Psycho-Geographic Orientation in the Neoliberal City: Establishing and Contesting Place Identity in the Nascent Literature of Dubai
In a number of ways the United Arab Emirate (UAE) city-state of Dubai represents one of the purest incarnations of neoliberalism on the planet: in its demographic division between a small, fabulously affluent social elite and the legion of veritable indentured servants who clean the former’s homes and build their skyscrapers; in its unapologetic celebration of conspicuous consumption through state-sponsored shopping festivals and posh luxury boutiques; in its government based on the corporate organizational model; and in its status as ‘an oasis of free enterprise without income taxes, trade unions, or opposition parties’ (Davis 60). What Los Angeles was to the late modern, industrial era — a sprawling lodestone for capital, people, and the ideas and cultures they carry along with them — Dubai is to our neoliberal, postcolonial (or neo-colonial) world of globalization and ballooning consumerism. Spurred like Los Angeles by real estate boosterism and economic opportunities, Dubai exploded in population over a short span of time, going from 10,000 people living in about 2,000 houses in 1900 to roughly 1.5 million people occupying over eighty-seven square miles today — with the vast majority of that growth occurring in the twilight of the twentieth and dawning of the twenty-first centuries (Elsheshtawy 107, 121). But the inherent interest of Dubai, like Los Angeles, is not principally its mushrooming sprawl and population growth, but its paradigmatic relationship to the defining socio-cultural trends of its era.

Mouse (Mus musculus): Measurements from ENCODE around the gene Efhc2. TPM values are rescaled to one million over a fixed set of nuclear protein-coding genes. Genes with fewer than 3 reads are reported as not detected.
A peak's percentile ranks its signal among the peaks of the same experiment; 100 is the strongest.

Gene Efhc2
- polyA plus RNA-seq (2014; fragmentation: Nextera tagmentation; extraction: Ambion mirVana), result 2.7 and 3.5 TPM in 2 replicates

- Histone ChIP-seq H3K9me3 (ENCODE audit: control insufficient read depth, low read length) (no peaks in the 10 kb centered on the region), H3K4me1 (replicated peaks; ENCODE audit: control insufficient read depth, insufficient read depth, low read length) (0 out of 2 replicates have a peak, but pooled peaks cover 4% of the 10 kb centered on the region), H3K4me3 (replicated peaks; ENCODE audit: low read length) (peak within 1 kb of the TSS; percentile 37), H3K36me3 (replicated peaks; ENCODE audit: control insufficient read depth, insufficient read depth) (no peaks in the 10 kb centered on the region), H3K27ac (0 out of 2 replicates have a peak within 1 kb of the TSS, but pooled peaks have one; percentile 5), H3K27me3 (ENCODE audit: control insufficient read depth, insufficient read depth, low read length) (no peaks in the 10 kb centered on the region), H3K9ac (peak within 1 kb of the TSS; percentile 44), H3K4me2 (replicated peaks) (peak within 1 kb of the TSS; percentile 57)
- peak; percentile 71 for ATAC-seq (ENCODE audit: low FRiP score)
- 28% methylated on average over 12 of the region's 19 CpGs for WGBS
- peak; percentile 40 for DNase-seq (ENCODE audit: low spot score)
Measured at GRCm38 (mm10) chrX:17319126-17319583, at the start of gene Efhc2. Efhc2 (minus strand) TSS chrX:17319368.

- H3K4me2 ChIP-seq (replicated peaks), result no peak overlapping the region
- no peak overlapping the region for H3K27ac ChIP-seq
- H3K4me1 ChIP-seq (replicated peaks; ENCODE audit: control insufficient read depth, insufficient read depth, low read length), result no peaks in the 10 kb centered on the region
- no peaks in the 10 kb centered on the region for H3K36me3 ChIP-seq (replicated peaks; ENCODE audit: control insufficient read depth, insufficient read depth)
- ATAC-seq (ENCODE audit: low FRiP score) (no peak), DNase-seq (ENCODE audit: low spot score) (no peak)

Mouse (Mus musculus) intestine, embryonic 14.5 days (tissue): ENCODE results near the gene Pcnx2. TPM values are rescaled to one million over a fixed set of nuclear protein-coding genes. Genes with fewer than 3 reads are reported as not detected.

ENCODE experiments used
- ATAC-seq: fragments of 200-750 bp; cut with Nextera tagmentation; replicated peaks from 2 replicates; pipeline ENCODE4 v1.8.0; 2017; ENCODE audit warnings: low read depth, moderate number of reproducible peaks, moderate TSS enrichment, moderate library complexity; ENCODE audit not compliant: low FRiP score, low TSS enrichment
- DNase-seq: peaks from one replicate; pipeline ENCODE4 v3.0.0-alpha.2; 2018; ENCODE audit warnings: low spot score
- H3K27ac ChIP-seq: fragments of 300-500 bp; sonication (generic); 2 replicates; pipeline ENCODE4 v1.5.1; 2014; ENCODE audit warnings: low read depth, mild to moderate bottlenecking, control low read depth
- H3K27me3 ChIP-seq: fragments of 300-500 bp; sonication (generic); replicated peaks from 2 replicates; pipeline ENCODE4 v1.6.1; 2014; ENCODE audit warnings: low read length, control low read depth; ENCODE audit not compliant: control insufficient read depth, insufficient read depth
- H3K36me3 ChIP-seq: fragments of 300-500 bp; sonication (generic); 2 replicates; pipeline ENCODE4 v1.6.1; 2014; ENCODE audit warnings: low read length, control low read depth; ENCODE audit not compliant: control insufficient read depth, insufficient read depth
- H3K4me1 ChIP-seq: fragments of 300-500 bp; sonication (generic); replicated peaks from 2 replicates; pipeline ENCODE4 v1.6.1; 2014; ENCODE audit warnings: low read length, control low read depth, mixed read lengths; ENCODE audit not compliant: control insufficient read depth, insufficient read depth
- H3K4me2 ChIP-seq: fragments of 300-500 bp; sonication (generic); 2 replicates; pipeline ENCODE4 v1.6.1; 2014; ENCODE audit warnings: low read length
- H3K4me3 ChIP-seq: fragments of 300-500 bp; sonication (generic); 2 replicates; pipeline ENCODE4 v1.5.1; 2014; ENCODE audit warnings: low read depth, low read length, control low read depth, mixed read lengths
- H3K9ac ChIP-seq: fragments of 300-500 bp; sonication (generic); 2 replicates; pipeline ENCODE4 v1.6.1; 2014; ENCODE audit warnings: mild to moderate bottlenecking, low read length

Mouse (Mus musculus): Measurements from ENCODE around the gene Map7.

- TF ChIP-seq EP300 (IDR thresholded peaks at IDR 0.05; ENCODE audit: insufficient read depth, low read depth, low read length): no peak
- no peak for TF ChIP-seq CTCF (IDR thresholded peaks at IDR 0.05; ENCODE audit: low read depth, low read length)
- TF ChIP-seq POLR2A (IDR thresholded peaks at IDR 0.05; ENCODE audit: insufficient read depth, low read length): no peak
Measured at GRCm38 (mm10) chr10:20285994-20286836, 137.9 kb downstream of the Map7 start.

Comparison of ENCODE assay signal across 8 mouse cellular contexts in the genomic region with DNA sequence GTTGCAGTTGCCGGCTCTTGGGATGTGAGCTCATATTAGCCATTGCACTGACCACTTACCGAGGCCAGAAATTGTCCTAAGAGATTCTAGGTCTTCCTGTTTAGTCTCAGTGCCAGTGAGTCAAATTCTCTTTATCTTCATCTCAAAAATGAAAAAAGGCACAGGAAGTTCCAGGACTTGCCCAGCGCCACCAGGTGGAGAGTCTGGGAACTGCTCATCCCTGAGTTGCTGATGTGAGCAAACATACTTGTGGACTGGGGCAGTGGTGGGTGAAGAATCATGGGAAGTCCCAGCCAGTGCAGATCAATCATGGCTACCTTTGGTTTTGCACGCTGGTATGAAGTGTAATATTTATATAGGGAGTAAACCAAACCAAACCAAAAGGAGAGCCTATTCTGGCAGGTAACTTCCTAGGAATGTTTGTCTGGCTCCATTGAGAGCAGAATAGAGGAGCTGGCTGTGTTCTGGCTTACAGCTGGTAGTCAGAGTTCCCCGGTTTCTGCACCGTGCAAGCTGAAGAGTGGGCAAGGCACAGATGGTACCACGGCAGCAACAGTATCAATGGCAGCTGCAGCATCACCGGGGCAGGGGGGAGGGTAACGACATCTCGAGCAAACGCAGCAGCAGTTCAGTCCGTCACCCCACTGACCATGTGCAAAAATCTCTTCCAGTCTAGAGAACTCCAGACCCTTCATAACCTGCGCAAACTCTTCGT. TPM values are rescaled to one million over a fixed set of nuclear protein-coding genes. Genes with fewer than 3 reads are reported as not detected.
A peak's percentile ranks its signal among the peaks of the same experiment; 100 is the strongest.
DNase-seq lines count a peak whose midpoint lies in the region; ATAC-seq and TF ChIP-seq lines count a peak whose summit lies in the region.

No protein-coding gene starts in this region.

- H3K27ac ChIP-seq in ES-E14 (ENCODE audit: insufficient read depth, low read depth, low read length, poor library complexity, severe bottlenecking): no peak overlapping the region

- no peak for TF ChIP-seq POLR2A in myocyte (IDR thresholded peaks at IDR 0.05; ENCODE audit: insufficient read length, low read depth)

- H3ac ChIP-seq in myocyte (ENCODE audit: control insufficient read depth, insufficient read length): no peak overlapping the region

KeywordsTrade Route Moral Hypocrisy Emirati Woman Transnational Flow Wrongful Imprisonment
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